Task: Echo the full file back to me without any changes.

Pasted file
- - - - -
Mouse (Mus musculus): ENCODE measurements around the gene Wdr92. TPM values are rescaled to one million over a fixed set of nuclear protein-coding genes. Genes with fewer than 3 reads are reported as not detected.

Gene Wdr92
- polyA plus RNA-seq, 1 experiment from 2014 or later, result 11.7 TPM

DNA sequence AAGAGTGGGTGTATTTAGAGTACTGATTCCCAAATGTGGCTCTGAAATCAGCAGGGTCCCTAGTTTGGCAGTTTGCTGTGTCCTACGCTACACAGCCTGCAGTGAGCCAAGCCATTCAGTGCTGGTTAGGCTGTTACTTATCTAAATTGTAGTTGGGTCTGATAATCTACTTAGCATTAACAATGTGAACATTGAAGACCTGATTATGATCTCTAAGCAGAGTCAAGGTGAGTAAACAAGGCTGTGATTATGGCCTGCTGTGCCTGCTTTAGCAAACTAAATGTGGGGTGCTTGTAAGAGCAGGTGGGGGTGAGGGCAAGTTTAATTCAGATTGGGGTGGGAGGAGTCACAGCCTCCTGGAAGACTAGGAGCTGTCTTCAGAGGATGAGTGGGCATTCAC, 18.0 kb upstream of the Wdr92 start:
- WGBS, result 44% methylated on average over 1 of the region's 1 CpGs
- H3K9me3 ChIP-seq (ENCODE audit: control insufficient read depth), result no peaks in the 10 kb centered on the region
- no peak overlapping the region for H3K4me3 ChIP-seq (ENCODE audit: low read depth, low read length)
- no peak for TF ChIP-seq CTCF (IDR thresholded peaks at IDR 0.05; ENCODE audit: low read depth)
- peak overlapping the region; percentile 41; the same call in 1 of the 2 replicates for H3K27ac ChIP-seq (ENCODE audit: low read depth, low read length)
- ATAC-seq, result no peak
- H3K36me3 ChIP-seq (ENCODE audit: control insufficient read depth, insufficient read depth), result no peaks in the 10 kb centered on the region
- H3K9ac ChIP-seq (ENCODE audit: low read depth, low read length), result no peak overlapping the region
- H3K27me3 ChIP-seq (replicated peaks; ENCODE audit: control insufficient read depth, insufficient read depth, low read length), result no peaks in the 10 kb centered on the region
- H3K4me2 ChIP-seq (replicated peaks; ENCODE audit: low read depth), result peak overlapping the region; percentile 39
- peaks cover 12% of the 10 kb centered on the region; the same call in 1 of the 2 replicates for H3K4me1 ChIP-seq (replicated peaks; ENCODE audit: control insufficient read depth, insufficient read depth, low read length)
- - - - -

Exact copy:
Mouse (Mus musculus): ENCODE measurements around the gene Wdr92. TPM values are rescaled to one million over a fixed set of nuclear protein-coding genes. Genes with fewer than 3 reads are reported as not detected.

Gene Wdr92
- polyA plus RNA-seq, 1 experiment from 2014 or later, result 11.7 TPM

DNA sequence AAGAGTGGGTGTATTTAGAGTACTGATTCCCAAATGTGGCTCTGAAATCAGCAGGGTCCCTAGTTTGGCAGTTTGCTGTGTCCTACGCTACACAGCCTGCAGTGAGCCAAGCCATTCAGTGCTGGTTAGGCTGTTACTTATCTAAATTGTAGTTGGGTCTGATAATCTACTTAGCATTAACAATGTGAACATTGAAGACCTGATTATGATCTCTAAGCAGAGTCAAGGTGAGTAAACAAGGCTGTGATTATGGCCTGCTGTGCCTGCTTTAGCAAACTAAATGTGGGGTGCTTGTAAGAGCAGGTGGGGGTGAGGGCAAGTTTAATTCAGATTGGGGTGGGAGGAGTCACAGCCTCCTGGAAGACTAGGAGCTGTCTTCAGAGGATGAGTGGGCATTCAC, 18.0 kb upstream of the Wdr92 start:
- WGBS, result 44% methylated on average over 1 of the region's 1 CpGs
- H3K9me3 ChIP-seq (ENCODE audit: control insufficient read depth), result no peaks in the 10 kb centered on the region
- no peak overlapping the region for H3K4me3 ChIP-seq (ENCODE audit: low read depth, low read length)
- no peak for TF ChIP-seq CTCF (IDR thresholded peaks at IDR 0.05; ENCODE audit: low read depth)
- peak overlapping the region; percentile 41; the same call in 1 of the 2 replicates for H3K27ac ChIP-seq (ENCODE audit: low read depth, low read length)
- ATAC-seq, result no peak
- H3K36me3 ChIP-seq (ENCODE audit: control insufficient read depth, insufficient read depth), result no peaks in the 10 kb centered on the region
- H3K9ac ChIP-seq (ENCODE audit: low read depth, low read length), result no peak overlapping the region
- H3K27me3 ChIP-seq (replicated peaks; ENCODE audit: control insufficient read depth, insufficient read depth, low read length), result no peaks in the 10 kb centered on the region
- H3K4me2 ChIP-seq (replicated peaks; ENCODE audit: low read depth), result peak overlapping the region; percentile 39
- peaks cover 12% of the 10 kb centered on the region; the same call in 1 of the 2 replicates for H3K4me1 ChIP-seq (replicated peaks; ENCODE audit: control insufficient read depth, insufficient read depth, low read length)